How useful is evidence in education?
From an insightful, optional approach to education a few years ago (which the Education Forum discussed at the time), evidence-based education (and data) have now become the norm in most schools. Is the current focus on evidence - as Estelle Morris recently argued - an objective way of confronting the unwelcome dominance of ideology, politics and dogma? Morris backed the growing influence of the Education Endowment Foundation in establishing ‘what works’ in classrooms and how children learn. Indeed, many teachers, angry at what they perceive as the constant interference from politicians and Ofsted, seem to feel empowered by the potential of evidence-based education. Bloggers increasingly appear to agree and science writer Ben Goldacre, in his popular paper ‘Building Evidence into Education’, has even called for the introduction of randomised control trials into schooling.
However, as conversations about education across the land are increasingly framed with evidence-based spectacles, some significant questions arise. How much should teacher evaluation and judgment depend on formalising evidence-based approaches? Is exporting an apparently valid methodology from science and medicine into education even appropriate? Can teaching even be reduced to scientific approaches? As more and more schools seek teachers capable of embracing ‘action research’ and evidence portfolios, this Education Forum will step back and explore the underlying issues. Should we privilege research evidence over teacher intuition, experience and professional judgement? Should teaching really be a research-led profession? Why would teachers ignore the tools that evidence offers to improve their teaching? Or has the mantra of evidence-based education itself become merely the latest ‘snake-oil’ it was supposedly designed to combat?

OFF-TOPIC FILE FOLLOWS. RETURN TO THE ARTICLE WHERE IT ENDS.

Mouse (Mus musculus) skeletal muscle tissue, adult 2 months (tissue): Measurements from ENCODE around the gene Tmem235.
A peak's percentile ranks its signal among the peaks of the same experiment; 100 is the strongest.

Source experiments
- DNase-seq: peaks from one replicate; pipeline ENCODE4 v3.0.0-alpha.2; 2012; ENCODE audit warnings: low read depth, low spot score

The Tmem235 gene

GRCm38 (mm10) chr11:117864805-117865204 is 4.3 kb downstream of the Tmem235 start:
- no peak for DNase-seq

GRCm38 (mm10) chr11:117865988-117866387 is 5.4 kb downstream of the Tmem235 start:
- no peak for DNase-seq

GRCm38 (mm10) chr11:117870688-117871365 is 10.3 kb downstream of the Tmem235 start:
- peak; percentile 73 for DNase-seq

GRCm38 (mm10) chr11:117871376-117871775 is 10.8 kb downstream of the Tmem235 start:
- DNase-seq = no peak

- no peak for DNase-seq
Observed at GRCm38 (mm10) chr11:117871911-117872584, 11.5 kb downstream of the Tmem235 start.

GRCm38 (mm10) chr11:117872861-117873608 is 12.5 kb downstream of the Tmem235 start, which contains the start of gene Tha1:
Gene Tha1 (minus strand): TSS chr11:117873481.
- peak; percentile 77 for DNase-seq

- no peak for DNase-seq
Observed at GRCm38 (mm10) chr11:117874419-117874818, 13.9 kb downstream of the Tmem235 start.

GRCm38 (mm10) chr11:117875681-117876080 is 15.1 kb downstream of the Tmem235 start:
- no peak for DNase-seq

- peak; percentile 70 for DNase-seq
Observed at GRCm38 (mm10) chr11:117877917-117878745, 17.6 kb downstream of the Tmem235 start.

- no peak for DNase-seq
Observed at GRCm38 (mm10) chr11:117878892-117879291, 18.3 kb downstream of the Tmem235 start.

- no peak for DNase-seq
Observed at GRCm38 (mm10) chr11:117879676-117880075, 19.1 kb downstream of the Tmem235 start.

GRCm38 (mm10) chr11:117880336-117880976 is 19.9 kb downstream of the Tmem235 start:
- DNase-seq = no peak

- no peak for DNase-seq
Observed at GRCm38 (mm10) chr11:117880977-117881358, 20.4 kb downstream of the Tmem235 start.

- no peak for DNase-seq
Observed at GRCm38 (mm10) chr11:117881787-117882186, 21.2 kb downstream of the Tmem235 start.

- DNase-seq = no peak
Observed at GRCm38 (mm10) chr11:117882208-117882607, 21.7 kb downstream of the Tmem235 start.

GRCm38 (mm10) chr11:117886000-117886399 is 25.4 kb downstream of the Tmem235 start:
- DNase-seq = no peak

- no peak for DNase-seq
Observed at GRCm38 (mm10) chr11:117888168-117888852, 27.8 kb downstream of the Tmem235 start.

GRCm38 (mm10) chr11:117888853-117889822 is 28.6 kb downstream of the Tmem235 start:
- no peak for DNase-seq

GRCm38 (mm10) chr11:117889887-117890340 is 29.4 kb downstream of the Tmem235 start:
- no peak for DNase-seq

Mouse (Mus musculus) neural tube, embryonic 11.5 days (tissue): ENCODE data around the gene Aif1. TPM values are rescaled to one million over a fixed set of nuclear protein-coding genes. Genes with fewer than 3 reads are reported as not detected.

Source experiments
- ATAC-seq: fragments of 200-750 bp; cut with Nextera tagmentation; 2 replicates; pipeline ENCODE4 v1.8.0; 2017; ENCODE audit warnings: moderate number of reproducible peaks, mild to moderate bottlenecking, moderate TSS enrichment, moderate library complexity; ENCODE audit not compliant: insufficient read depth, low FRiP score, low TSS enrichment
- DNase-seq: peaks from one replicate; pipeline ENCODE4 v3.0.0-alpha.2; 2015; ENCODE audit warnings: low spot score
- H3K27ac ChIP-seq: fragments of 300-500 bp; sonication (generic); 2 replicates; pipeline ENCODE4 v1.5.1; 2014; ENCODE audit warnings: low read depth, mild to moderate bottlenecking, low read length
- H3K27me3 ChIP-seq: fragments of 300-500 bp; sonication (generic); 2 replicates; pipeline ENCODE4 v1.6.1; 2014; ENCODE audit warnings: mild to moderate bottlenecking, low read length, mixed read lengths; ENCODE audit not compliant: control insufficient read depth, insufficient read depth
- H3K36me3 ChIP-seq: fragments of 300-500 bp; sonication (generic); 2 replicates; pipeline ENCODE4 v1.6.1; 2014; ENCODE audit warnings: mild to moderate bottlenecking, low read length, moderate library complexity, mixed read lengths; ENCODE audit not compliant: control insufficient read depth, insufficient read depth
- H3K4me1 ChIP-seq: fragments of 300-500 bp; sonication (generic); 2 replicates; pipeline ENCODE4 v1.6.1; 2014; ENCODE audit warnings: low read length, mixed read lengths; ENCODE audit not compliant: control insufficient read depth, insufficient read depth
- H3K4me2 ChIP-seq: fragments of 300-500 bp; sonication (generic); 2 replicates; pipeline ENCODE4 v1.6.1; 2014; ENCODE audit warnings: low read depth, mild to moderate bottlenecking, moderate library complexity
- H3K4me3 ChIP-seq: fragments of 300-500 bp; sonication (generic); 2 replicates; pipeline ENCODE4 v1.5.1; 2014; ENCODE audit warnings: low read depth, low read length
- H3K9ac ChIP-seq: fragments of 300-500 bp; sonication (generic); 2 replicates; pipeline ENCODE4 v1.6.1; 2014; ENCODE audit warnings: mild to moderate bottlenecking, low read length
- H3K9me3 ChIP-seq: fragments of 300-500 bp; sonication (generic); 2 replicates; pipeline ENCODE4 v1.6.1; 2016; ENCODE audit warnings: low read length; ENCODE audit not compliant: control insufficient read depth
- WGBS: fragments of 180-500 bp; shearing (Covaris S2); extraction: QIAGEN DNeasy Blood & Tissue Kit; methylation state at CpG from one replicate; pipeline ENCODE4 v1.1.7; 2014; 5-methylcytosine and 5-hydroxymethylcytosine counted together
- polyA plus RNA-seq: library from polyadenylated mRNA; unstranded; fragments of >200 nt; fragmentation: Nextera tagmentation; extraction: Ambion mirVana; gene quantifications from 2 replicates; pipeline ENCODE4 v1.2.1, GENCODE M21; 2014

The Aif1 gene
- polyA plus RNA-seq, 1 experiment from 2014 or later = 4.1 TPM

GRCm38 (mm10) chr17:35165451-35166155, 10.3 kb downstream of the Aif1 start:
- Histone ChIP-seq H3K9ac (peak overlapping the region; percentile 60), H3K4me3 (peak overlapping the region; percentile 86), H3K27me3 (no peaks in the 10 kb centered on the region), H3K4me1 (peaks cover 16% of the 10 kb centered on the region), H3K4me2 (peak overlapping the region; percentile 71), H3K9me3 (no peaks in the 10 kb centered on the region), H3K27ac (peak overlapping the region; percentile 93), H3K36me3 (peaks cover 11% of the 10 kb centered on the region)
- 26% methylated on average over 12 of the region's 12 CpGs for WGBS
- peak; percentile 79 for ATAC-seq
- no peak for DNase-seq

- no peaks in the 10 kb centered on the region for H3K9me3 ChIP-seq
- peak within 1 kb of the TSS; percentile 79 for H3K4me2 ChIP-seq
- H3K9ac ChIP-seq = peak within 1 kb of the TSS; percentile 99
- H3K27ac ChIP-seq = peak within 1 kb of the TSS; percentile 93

Kevin Rooney, head of Social Science at Queen’s School, near Watford